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Blaming the world's tragedies on women's immodest dress

In Hendonistan, there’s a new message that’s been circulated via email and posted on relevant notice boards inside one particular shul (although by the time you read this, I understand the notice will have been taken down). In a paean to Mea Shearim typography, the black and red banner in this popular Orthodox London shul requests that girls and women maintain proper halakhic [according to Jewish law] standards of dress in shul. They are to refrain from ‘low necklines, see-through and short-sleeve tops and short skirts.’ And finally, there is the classic plea ‘Please help us to preserve the Kedushat Beit Haknesset.’ [sanctity of the synagogue]. Yes, all that holiness resting on the errant elbow of a Hendon housewife.

In Hendonistan, formerly known as Hendon, large numbers of Muslim women wearing their jilbab and hijab share the streets with young Orthodox women in their swirling denim skirts that sweep the ground. ‘At least,’ think all the women in sheitels and long sleeves, ‘we don’t have to cover up ourselves like THEM. We’re so NORMAL.’ Yes, it’s perfectly normal, as some rabbis have cited, to blame the tragedies of the world on the immodest dress of women.

The case of the three yeshiva students in a Japanese jail for allegedly smuggling some drugs is a recent example that highlights this worldview. In the May 1st edition of the Five Towns Jewish Times, there is an advertisement written in the name of Mrs. Goldstein, the mother of one of the boys in jail. Distressed by her son’s situation, she explained that Harav Hatzadik Rabbi Yakov Meir Schechter was asked what could be done for the young men. “The tzaddik’s answer was precise. A hisorrerus [awakening] – in tznius [modesty] will surely be a big z’chus for the yeshua [salvation].”

The advertisement continues with emotional blackmail; “The commitment of righteous women to improve in any area of Tznius carries more weight than all efforts combined. Your contribution in the form of a personal undertaking can be the deciding factor in their fate. Who can remain idle at this time?”

There is also a small outlined box for you to fill in “I, so and so, daughter of so and so, hereby, bli neder (without making a promise) undertake … upgrade my tznius performance by …” Three blank lines are left for you to fill in before sending the note to Mrs Goldstein in Monsey, New York. Conveniently, a few suggestions are offered in addition to the usual hem length advice:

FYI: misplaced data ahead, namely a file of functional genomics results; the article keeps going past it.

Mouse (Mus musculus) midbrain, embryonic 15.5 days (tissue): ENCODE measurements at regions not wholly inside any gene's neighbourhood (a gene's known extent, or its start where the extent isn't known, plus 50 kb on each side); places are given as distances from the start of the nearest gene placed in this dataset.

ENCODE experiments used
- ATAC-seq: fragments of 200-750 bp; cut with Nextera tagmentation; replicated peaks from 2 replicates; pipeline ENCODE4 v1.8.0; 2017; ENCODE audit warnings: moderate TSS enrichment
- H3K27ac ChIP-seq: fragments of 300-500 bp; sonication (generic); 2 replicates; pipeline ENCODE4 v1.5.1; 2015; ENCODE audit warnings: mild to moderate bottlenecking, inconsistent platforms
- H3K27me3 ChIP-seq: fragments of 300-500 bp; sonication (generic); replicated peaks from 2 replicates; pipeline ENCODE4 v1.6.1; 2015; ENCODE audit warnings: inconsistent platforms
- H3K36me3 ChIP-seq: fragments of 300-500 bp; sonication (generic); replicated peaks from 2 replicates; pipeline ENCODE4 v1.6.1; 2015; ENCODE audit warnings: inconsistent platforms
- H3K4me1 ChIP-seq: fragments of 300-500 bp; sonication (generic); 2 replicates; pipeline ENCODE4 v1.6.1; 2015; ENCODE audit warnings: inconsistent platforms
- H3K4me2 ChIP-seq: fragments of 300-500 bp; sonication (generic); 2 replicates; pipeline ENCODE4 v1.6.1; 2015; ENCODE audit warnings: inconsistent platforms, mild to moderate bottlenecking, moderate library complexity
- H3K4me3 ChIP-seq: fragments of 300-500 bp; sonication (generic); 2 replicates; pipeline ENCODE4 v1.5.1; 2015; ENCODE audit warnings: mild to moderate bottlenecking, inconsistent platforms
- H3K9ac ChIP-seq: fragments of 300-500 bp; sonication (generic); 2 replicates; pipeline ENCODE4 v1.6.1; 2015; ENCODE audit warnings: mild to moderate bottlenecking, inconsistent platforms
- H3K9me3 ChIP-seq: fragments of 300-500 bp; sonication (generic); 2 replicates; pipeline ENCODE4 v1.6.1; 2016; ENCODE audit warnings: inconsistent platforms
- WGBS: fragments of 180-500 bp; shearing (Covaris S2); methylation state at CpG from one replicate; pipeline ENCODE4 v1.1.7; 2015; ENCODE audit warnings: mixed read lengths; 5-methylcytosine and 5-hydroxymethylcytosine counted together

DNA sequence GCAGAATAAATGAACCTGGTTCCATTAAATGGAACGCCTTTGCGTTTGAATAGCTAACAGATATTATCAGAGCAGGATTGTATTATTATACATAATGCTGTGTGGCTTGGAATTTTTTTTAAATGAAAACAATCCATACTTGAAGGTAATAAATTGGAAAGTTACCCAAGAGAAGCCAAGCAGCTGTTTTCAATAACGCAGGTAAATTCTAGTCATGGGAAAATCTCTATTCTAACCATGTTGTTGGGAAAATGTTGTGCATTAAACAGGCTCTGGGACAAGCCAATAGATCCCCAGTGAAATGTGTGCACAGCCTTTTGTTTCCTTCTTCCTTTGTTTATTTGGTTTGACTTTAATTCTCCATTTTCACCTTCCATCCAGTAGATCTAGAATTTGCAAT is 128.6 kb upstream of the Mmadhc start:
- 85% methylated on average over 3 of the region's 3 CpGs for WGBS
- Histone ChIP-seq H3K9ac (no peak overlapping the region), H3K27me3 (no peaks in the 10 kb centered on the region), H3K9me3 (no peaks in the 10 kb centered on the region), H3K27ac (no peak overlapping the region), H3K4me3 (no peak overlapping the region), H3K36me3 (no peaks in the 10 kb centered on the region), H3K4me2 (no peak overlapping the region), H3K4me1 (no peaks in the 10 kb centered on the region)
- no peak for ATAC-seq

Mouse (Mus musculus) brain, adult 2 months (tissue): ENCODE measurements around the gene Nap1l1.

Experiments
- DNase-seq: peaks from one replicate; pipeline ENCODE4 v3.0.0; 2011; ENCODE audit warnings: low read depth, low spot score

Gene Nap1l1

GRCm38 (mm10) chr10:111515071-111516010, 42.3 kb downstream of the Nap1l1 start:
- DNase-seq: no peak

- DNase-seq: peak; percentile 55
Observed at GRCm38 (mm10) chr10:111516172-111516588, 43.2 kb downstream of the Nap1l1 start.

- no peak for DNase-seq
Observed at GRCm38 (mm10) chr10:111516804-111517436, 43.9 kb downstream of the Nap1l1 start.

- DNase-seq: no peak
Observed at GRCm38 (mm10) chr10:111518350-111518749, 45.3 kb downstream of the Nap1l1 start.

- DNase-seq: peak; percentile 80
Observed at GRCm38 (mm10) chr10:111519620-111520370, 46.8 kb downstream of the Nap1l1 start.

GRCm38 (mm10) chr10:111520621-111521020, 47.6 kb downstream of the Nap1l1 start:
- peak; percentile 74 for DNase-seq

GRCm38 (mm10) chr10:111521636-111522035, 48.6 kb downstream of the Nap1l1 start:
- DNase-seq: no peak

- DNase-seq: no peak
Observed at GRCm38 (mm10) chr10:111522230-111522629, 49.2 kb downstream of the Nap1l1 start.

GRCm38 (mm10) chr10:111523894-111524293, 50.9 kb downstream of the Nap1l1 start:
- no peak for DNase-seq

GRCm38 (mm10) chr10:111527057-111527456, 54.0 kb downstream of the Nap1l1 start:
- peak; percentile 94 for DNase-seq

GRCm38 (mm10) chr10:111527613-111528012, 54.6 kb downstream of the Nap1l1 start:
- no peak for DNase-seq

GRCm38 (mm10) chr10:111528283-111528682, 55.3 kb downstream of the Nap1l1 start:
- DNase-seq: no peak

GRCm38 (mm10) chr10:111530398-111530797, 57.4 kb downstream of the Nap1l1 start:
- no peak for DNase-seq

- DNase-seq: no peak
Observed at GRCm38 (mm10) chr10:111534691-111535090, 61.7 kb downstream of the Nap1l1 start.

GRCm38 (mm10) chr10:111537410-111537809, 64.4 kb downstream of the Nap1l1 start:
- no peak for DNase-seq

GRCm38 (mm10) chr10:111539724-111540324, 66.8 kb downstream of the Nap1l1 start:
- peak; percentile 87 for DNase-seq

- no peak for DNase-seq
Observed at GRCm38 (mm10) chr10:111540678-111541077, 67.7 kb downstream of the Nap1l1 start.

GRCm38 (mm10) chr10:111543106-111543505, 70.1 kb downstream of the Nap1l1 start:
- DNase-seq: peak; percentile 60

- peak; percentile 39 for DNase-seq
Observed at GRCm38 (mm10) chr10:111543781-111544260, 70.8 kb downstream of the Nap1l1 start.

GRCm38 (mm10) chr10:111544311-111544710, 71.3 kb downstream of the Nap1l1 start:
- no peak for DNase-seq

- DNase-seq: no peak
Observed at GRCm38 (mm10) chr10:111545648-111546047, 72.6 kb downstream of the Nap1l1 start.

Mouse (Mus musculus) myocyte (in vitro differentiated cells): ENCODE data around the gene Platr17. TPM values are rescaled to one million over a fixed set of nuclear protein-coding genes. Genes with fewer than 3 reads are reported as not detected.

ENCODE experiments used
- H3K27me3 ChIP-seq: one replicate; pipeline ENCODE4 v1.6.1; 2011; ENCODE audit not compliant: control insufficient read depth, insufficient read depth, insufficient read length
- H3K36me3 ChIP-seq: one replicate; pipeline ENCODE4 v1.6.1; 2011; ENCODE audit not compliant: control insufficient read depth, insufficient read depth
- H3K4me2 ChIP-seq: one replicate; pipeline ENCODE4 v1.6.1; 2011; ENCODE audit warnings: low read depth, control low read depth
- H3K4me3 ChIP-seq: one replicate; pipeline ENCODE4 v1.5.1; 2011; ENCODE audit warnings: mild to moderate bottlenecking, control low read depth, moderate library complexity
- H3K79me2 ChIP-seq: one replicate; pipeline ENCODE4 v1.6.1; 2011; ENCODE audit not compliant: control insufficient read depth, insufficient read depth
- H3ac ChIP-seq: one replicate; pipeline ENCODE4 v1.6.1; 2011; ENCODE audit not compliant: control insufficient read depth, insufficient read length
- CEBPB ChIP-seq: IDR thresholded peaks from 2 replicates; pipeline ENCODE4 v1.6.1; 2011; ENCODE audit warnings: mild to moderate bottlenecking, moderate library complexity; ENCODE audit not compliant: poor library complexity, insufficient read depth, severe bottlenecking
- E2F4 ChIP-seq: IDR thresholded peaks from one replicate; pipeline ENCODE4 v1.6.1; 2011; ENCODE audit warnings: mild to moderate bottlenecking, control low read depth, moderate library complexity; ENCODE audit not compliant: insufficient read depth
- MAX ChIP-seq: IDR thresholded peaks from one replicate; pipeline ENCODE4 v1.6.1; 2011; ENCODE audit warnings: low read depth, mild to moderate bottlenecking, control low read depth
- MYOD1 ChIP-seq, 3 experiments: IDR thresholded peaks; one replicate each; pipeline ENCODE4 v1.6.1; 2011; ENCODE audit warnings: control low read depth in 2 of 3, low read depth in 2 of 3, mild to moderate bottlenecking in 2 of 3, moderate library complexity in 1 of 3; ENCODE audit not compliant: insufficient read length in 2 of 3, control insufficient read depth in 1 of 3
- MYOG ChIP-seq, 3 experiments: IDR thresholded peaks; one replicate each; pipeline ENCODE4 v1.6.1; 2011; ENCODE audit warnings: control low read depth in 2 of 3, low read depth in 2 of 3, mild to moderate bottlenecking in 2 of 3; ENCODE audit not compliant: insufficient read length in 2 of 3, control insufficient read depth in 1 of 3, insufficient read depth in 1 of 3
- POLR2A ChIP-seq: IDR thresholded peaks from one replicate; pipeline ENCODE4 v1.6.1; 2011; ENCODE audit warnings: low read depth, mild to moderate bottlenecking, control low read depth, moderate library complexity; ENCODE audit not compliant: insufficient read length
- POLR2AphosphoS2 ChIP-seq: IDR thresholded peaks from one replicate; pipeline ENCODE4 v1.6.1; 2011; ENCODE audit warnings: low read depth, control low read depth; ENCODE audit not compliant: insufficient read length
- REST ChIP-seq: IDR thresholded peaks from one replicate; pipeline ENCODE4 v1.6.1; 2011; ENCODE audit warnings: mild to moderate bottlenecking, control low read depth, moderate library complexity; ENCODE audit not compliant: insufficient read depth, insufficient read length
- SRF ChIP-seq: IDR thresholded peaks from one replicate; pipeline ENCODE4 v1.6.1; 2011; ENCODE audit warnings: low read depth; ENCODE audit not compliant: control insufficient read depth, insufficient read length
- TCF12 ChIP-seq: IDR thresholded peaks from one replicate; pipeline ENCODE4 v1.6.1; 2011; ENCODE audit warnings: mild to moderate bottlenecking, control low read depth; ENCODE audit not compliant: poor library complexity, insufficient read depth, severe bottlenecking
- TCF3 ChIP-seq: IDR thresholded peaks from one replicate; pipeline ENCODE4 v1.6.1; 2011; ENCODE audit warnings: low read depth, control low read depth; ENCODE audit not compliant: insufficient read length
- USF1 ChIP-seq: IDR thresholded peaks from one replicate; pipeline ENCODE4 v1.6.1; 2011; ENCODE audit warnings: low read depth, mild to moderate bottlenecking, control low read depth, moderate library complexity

* Refrain from brisk walking as a form of exercise
* Refrain from eating/drinking in public areas, especially where men are present
* Shoes/heels/fitted with a rubber sole
* Learning hilchos tznius (the laws of tzniut) daily.

What is a woman meant to make of this? Holding women’s actions accountable for the fate of these young men serves to abrogate the personal responsibility of those who committed the crime. How is a man meant to respond? Is he really meant to believe that his mother/wife/daughter/sister is the harbinger of all bad tidings pending her fashion sense? Has thousands of years of Jewish history and our complex relationship with the Divine been reduced to a schmutter [piece of cloth]?

In Hendonistan, there is no shortage of rabbis and teachers willing to instruct women how to dress appropriately. Treating the women like children who need to be reprimanded is foolish – their only sin is perhaps too much disposable income with which to buy the latest fashions. While some women simply scoff at this modesty policing, many teenage girls are having a visceral reaction to the way that some lessons in school are hijacked to remind them of the importance of modesty. Critical and condescending teachers are not going to save the Jewish people.

However, if you are concerned about your wardrobe, there are some solutions for a modesty makeover. Try Sleevies – a sleeve extension with an elastic band at the upper arm that you pop underneath the original short sleeve. You can transform your whole wardrobe with this simple device that creates a ¾ sleeve on every top. For suspect necklines, wear a TeeNeck which is a “shirt supplement designed to wear with a lower cut top.” Or if you’re nifty with a needle, a new book by Rifka Glazer is all you’ll need. Seams and Souls: A Dressing, Altering and Sewing Guide for the Modest Woman published by Feldheim (who else?) claims to be a ‘a comprehensive guide to sewing and shopping for clothing that conforms to the proper standard of tznius. It will help you decide which clothing to buy and which to avoid or discard because they cannot be altered to meet halachic standards, plus it offers many creative solutions for tznius problems.” There is a wide range of creative tips and techniques for tznius solutions for sewers at all levels and over 250 modest, easy-to-follow diagrams for altering the most problematic parts of garments.

In Hendonistan, I am afraid that sewing up the seam will lead to sewing up the soul.

–Modesty Blasé